Pet Care, Keeping Fido Safe: Dog Kennel 101

The death of Martha Stewart's dog spurs pet gurus to offer tips about kennels.

March 9, 2009, 3:52 PM

March 10, 2009 — -- As domestic diva Martha Stewart mourns the death of her puppy, pet experts are warning owners to be extra diligent when choosing a facility to board their beloved pooches.

Stewart's chow chow, 5-month-old Ghengis Khan, was killed Friday when the Pazzazz Pet Boarding kennel in eastern Pennsylvania exploded after a propane tank ignited, setting the facility on fire. A total of 17 dogs were killed in the fire.

According to reports, officials said that a spark or static electricity could have been responsible for the fire, and that while the investigation is ongoing, the incident is being considering an accident.

Stewart declined to comment directly to but said in a posting on her blog that she was "deeply saddened" by the death of her dog. A representative for Stewart declined to specify why Ghengis Khan was at the kennel and not at Stewart's home at the time of the fire.

Joseph Lyman, the CEO of the Pet Care Services Association -- a nonprofit group that promotes professional standards of pet care -- said pet owners should make sure to thoroughly research the facilities where they board their animals to verify that they're equipped to handle emergencies like the one that killed Stewart's dog.

"The biggest point that pet owners should think about when boarding their pets is safety," Lyman said. "Does the facility have an adequate number of individuals in position to be able to overcome some of the obstacles that could arise at a kennel?"

While the degree to which kennels must be inspected in order to receive licenses varies from state to state, Lyman said Pet Care Services Association offers Voluntary Facilities Accreditations for those kennels that want to be certified under the organization's standards.

Lyman said that looking for kennels that have received VFAs on the organization's Web site is a good starting point when choosing your pet's next boarding facility.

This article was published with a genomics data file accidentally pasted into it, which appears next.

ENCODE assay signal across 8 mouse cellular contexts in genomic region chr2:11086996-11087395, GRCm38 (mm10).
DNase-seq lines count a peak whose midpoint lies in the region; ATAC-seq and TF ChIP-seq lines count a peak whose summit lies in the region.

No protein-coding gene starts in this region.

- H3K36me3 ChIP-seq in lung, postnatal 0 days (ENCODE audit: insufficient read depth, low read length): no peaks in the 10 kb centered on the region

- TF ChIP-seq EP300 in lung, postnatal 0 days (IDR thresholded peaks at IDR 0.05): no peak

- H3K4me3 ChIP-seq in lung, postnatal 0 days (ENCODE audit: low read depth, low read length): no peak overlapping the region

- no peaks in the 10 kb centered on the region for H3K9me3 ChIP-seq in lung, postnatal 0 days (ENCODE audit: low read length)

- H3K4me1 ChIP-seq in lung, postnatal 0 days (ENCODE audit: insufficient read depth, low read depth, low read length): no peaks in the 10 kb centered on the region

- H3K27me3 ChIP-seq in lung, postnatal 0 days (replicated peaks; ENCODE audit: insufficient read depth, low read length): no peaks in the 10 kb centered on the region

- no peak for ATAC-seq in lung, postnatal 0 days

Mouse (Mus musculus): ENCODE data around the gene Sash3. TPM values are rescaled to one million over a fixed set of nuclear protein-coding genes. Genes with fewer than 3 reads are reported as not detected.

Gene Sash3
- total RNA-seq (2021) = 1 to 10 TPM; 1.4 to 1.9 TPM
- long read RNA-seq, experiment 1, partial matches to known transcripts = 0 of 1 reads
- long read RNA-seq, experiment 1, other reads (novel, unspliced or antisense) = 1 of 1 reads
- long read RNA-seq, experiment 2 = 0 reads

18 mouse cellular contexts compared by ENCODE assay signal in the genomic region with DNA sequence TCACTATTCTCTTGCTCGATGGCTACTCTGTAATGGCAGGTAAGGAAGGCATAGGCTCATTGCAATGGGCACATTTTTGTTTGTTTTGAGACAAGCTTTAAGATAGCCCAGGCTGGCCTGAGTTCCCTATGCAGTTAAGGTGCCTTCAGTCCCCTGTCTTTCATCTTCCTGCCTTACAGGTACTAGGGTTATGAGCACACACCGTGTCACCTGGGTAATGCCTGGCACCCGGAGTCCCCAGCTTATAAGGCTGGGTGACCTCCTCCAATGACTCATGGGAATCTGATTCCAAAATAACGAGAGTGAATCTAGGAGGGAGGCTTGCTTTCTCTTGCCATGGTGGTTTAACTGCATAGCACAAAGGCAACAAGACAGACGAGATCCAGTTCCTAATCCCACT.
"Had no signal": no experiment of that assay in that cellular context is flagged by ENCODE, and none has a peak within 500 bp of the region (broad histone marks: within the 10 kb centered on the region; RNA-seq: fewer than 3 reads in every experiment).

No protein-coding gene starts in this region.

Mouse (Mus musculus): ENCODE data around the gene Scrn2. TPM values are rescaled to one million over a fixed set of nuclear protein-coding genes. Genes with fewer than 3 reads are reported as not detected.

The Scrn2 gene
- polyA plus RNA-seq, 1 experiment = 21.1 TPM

How to Keep Your Pooch Protected at a Kennel

The American Society for the Prevention of Cruelty to Animals estimates that about 63 percent of all households in the United States have a pet -- 75 million of which are dogs and 85 million of which are cats.

Emily Weiss, the ASPCA's senior director of shelter research and development, and a certified applied animal behaviorist, told that the best thing a pet owner can do when trying to find a suitable kennel is to go and visit it in person.

"Walk through the facility and do your own safety check," Weiss said.

"Look at what the kennels and the suites are like and look for signs that say that safety is on the mind of the employees," Weiss said. "Fire extinguishers should be present and there should be clearly marked fire exits."

Weiss said that asking employees what their plan is in the case of an emergency evacuation is also a good idea.

"It's always good to put your own eyes on the facility," Weiss said. "Whoever owns the facility might be well-respected, but they're probably not the ones taking care of your dogs every day. Meet the employees."

One of the biggest mistakes pet owners can make when boarding their pets is to simply assume that the facility is licensed, according to Weiss.

"Making an assumption that because someone has a facility that it's been thoroughly inspected by either the state or some private certification program would be a mistake," said Weiss, who agrees with Lyman and advises that people check to see whether the facility has received a VFA, which she described as a "highly rigorous" inspection.

Contacting your local Better Business Bureau and asking your veterinarian for referrals are also a good way to choose a kennel, according to Charlotte Reed, a pet lifestyle expert and the author of "The Miss Fido Manners Complete Book of Dog Etiquette."

Red Flags All Pet Owners Should Know When Looking for a Kennel

Reed said that there are certain things employees at facilities may do that should be red flags for anyone looking to board their dog with them.

While not all kennels will allow visitors to walk back to the area where the animals are kept because of sterilization concerns, Reed said they often will have a window that you can look through or a photograph.

"They should have some way to show you the area, and if they don't, that's definitely a warning sign," Reed said.

Pet owners should always be asked for proof of their animal's vaccinations, said Reed.

"Make sure they have you fill out some sort of questionnaire about where you're going to be and what your dog's personality is like," Reed said. "It should be a red flag if they don't ask, because this is the kind of information that helps them take care of your dog better."

The ASPCA's Weiss also advises people who board their pets to leave the contact information for their vet in case anything should go wrong.

"You should also be sure to read the fine print of the contract you sign, which sometimes gives the kennel permission to take your animal to their vet in the event of an emergency," Weiss said. "Sometimes that is OK -- especially if their vet is closer to the kennel -- but make sure you do your own research about who the vet is.

"We are pet parents, and we believe in the safety and welfare of our pets," she said.

"Unfortunately, the pet-care industry is one that folks often see as a great financial resource and one where corners can be cut," she said. "This is not a place where we want to be cutting corners."

ABC News Live

ABC News Live

24/7 coverage of breaking news and live events